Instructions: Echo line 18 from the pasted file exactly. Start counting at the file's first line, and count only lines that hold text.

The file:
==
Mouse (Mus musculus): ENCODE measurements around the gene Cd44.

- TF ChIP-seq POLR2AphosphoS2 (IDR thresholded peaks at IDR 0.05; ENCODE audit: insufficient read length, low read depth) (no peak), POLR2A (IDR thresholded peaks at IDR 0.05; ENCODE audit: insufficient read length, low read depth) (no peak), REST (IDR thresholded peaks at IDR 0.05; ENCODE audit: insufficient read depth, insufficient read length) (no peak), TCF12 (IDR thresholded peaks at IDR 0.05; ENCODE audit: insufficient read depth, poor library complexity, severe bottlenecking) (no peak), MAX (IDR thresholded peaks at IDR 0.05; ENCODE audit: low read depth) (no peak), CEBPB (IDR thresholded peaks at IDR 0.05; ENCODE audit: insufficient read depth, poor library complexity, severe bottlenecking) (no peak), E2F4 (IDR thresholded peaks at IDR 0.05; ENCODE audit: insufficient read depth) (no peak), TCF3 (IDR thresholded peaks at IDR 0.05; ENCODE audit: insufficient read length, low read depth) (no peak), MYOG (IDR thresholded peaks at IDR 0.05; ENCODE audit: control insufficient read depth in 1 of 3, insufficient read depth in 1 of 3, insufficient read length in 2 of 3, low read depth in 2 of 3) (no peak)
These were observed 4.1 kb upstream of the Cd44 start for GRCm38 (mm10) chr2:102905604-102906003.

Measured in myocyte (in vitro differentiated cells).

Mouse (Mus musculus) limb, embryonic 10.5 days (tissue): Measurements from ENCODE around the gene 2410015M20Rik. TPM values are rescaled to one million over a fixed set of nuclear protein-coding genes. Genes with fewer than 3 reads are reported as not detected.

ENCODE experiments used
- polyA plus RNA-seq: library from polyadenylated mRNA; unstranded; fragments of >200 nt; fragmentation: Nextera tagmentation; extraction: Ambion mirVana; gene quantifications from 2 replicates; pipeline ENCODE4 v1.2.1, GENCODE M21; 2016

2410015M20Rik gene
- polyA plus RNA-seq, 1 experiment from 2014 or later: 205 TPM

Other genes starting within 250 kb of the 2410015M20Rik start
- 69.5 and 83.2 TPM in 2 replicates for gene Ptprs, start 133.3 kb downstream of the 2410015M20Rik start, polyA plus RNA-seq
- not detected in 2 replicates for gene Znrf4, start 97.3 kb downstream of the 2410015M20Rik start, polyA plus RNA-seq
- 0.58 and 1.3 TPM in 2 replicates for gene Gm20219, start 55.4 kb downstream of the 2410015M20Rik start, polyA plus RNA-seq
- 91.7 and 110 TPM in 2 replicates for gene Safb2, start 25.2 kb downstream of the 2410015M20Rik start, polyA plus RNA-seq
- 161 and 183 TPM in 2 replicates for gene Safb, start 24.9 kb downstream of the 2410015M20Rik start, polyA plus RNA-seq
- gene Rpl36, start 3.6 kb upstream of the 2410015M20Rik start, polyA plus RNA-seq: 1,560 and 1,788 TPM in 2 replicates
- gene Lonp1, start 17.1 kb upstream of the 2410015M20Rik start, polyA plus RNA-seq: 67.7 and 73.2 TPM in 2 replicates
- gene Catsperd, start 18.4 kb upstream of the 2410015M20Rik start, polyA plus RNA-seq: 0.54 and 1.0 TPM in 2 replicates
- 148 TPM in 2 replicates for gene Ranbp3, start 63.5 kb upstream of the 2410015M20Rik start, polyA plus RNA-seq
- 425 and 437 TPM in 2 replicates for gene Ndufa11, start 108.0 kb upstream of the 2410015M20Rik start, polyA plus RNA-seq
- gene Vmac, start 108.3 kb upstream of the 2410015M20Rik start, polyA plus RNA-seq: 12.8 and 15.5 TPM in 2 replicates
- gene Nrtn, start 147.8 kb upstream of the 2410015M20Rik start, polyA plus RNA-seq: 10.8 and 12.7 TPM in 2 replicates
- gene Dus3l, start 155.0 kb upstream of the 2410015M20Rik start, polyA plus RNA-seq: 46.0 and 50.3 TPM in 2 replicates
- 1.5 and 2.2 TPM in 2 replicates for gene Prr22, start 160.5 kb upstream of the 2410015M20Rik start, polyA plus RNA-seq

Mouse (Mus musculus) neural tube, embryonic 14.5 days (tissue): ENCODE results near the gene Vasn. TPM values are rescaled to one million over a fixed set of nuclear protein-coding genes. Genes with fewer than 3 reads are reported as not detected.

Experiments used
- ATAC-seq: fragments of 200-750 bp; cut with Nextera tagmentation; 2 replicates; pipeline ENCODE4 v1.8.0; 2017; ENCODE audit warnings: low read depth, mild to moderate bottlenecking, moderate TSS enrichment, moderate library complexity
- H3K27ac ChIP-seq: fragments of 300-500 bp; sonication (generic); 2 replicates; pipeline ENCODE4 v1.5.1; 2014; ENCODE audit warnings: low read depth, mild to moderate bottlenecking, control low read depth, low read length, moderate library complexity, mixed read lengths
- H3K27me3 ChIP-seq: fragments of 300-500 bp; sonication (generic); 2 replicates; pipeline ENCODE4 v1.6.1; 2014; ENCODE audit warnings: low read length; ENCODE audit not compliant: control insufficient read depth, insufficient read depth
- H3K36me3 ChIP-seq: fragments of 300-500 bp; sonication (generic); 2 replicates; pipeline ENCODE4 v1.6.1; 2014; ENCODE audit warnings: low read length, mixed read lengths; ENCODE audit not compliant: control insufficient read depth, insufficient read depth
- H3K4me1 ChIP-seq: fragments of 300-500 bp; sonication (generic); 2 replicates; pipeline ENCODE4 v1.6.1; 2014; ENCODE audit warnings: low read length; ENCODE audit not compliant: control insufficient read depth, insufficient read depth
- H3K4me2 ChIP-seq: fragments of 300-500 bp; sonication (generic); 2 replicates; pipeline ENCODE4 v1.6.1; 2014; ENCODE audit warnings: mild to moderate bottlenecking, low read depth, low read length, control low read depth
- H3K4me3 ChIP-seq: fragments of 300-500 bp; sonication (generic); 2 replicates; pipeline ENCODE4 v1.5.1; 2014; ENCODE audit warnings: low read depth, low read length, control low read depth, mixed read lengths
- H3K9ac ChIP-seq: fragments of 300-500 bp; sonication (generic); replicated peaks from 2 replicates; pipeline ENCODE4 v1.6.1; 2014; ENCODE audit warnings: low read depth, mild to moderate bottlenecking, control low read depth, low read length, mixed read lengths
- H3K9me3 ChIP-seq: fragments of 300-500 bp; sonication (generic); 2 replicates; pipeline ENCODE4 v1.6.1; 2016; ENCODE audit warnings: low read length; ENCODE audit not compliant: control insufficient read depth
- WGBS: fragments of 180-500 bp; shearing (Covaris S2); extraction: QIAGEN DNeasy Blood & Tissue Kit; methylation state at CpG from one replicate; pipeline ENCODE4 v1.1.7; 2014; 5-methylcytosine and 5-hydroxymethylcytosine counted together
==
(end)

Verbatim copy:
- gene Catsperd, start 18.4 kb upstream of the 2410015M20Rik start, polyA plus RNA-seq: 0.54 and 1.0 TPM in 2 replicates